Below the surface there are some signs that all is not as well as it seems, particularly in equity markets. Take the S&P 500 for example, where a huge 86% of year to date returns have been driven by just 10 stocks. These stocks once again are technology related and are being propelled upwards by excitement around the potential of narrative artificial intelligence (or AI which produces creative content, such as ChatGPT). Narrow leadership of equity markets is not a sign of stability, nor health in our opinion and if we look outside this particular small group, the rest of the US market is having a much more pedestrian time. We have been in a very similar situation before in late 2021, when US and global markets where propelled ever higher by a smaller and smaller group of stocks, before economic reality brought everything back down to earth during an ugly 2022. We don’t think history will repeat itself to the same extent, but it does have a habit of rhyming, hence our ongoing patience in waiting for clearer trends to arrive before making any aggressive changes to portfolios.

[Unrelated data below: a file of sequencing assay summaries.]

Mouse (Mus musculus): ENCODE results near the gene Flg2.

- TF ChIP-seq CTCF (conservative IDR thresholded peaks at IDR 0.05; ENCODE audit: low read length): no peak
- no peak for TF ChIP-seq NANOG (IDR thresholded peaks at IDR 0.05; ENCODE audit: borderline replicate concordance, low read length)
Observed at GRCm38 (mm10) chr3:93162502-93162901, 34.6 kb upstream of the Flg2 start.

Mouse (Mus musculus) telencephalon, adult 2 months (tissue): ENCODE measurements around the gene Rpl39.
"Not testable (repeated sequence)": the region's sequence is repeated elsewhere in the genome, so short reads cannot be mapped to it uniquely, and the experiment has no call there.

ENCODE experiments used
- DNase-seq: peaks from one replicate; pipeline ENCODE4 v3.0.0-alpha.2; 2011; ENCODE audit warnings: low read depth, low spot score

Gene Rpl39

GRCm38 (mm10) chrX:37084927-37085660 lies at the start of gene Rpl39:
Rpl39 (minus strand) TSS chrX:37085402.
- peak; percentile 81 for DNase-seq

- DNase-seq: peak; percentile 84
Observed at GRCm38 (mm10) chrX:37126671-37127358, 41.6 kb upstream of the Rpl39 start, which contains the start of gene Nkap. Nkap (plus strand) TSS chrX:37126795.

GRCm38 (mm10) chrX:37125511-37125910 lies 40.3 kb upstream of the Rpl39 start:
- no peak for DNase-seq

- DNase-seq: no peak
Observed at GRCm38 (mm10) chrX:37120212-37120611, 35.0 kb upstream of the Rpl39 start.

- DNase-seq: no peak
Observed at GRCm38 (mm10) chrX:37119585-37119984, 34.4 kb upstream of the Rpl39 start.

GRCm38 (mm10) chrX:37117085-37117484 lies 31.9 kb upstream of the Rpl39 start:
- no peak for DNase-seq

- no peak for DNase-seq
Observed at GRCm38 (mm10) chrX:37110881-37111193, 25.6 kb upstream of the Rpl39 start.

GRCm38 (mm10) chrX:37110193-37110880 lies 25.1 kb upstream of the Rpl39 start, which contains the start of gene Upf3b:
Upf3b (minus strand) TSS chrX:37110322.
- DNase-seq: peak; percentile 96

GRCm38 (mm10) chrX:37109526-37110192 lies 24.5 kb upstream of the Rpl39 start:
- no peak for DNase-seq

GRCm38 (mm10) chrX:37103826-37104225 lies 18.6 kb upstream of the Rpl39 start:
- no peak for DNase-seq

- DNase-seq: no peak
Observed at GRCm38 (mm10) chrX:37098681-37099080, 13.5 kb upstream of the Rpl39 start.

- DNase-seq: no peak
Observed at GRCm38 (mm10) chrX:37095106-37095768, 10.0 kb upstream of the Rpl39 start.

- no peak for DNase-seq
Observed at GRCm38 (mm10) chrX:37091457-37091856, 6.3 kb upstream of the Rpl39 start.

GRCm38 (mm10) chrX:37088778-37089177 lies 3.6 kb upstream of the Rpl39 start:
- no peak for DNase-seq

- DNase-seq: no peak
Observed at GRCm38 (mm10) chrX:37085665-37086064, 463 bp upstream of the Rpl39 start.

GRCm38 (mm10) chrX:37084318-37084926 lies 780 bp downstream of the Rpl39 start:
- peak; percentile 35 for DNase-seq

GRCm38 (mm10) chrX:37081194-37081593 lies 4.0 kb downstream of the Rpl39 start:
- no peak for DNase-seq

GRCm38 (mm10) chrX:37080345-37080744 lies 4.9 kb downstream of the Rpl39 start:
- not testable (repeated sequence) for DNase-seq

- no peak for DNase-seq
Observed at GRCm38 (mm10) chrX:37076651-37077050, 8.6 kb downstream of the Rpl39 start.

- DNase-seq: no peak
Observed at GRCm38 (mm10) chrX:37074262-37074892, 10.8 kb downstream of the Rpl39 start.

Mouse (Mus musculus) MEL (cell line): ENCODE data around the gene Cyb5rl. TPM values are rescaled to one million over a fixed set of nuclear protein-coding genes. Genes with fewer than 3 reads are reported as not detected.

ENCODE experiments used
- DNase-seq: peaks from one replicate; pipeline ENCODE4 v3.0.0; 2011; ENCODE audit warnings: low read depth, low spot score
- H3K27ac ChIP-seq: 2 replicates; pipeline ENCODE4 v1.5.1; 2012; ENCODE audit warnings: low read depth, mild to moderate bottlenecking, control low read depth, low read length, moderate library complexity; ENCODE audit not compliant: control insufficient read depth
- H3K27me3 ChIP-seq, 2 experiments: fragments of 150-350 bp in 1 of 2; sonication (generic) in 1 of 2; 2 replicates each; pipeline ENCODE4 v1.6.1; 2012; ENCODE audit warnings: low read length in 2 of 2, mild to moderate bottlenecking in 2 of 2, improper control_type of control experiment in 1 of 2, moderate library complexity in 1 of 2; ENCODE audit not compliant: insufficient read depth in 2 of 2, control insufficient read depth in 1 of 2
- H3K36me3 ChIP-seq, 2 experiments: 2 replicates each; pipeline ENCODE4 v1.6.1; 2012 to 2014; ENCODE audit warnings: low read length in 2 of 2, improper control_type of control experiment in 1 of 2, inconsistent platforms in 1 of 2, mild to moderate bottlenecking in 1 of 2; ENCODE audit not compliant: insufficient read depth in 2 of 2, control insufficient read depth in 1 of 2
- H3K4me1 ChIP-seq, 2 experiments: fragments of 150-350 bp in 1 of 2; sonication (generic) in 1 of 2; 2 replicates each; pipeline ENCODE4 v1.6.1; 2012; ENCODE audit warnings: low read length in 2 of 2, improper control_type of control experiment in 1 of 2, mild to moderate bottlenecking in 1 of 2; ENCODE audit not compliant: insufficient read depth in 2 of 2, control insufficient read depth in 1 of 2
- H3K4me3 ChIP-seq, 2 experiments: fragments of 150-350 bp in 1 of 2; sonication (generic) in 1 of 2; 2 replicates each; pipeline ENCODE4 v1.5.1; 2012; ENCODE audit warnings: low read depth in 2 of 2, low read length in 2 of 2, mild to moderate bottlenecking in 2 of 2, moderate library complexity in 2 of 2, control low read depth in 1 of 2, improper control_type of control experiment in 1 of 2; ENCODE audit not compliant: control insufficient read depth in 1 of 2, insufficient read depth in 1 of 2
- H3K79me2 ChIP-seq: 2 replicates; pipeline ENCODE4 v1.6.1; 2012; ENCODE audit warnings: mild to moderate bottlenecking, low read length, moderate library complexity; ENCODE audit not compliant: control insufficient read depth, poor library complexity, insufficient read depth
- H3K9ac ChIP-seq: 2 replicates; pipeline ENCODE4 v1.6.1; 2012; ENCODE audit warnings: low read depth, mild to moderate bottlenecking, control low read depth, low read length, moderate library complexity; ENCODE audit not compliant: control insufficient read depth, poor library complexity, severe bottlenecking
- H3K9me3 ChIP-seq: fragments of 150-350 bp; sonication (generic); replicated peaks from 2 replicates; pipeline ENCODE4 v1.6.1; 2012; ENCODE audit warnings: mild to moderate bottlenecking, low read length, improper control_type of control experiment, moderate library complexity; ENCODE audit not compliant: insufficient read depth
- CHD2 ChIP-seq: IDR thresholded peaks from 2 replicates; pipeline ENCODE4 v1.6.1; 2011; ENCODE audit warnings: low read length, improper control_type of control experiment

Our attempt to square the circle between rolling headline crises and calm, but schizophrenic markets is that we remain in an interim period where the impact of a years plus worth of interest rate rises is yet to be fully felt in the real economy and in the inflation readings. Central Banks may have done enough to cure inflation without killing growth, or they may not. Policymakers and investors don’t really know enough yet to choose one answer with conviction, hence the ongoing focus on very short term economic data, which is pored over for guidance on underlying trends. Markets wax and wane depending on the outcome of the latest key reading, but conviction in any one outcome is still lacking. The net result is an ongoing holding pattern, with markets awaiting permission to land. We don’t think that in the end the landing will be ‘hard’, but we aren’t convinced enough about that view to aggressively implement it in your portfolios. Instead, we are positioned for a volatile summer as we expect to pass through a number of potentially disruptive events (e.g. arguments over the US debt ceiling), which are unlikely to prompt moves to the upside. Simultaneously, we are lining up ideas in more distressed assets (e.g. smaller company equities, real estate) which we think can make a meaningful difference to long term returns. We aren’t quite at the end of the transition from the old investment world of low rates and low inflation to the new world of higher rates and higher inflation, but we are well advanced, and the end is in sight. A little more patience now will hopefully serve us very well in the future.